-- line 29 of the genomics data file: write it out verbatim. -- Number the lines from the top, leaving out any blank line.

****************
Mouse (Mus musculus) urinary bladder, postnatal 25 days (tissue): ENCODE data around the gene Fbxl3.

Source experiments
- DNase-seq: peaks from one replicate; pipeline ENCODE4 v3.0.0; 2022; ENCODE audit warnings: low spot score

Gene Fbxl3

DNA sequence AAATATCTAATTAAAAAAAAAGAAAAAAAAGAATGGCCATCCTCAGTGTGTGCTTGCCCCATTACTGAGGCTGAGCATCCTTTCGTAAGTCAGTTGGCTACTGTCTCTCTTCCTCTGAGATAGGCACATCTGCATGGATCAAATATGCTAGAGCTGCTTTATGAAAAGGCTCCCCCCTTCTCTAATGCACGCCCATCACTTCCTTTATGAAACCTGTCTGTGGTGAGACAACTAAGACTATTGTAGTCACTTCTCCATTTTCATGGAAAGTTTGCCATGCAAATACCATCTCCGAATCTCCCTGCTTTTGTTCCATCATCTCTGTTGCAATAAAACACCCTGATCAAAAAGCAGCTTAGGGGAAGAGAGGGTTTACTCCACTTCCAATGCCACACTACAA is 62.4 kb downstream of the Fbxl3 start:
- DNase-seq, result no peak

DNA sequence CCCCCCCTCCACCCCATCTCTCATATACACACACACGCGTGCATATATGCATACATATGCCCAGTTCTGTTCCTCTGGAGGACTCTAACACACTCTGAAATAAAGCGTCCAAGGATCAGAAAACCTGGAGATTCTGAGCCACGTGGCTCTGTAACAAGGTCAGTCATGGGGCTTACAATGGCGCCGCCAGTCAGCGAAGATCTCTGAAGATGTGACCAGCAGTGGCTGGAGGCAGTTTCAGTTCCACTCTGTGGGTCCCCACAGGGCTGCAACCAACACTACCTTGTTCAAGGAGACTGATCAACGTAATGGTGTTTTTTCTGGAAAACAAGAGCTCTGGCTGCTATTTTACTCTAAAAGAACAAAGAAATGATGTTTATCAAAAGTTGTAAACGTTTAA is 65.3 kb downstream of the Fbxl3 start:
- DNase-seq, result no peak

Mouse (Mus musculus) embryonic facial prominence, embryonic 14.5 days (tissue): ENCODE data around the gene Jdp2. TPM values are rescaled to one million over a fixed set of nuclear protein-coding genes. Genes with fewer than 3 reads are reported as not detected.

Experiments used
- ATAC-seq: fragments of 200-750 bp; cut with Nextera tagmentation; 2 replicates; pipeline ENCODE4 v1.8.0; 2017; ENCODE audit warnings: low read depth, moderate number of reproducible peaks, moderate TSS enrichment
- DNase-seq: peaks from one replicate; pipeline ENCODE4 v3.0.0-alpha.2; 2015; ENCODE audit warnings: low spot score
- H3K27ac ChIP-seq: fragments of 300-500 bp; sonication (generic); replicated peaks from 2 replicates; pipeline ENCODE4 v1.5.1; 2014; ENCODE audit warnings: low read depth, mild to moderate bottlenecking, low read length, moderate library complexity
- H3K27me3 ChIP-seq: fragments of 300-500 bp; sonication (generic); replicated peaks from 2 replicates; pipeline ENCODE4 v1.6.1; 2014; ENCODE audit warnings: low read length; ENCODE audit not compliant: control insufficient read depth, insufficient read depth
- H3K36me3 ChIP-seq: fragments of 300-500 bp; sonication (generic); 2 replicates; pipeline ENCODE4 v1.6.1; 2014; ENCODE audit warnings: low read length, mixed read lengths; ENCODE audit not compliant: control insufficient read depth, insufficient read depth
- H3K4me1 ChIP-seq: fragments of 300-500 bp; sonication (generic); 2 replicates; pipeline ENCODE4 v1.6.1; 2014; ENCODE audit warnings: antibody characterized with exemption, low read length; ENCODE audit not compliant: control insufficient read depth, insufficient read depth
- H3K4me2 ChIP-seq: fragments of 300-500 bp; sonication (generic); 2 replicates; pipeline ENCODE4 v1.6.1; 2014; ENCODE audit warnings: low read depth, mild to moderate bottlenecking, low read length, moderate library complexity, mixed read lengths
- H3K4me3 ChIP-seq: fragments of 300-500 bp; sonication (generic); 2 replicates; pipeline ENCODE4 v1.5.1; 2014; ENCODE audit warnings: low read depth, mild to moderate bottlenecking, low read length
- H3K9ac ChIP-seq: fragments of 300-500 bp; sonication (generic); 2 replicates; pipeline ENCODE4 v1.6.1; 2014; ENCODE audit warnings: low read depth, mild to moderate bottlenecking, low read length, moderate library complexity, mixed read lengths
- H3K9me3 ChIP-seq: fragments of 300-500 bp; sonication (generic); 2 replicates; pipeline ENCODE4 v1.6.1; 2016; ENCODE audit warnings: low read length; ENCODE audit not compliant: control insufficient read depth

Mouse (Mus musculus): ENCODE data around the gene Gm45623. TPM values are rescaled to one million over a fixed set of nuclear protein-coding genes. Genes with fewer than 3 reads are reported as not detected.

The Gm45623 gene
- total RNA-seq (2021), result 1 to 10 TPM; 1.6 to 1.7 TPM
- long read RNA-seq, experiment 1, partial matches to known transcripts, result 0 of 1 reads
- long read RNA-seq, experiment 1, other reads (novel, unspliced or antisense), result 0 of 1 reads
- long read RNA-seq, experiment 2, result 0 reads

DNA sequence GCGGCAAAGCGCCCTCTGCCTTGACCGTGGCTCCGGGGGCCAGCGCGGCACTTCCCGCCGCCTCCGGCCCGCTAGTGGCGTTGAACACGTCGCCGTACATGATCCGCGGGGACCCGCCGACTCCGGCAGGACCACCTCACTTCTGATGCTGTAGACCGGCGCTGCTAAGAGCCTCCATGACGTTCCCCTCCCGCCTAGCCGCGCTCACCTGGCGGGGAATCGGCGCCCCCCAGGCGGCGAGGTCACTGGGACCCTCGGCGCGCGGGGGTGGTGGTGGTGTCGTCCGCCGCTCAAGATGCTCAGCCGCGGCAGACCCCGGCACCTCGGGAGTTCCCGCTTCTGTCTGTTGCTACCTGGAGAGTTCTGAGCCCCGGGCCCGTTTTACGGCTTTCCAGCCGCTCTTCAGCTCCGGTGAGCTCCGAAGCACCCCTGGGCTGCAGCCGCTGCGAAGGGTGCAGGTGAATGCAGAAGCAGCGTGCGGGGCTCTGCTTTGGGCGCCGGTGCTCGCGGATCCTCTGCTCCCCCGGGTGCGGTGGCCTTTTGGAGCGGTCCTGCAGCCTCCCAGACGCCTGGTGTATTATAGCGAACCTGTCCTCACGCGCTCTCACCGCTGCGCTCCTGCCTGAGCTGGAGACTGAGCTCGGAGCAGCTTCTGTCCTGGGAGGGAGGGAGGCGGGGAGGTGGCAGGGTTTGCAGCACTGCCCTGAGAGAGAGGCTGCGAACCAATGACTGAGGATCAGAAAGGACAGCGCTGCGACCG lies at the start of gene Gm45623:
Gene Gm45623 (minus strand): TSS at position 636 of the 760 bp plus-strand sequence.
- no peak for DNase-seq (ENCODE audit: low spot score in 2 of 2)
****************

- no peak for DNase-seq (ENCODE audit: low spot score in 2 of 2)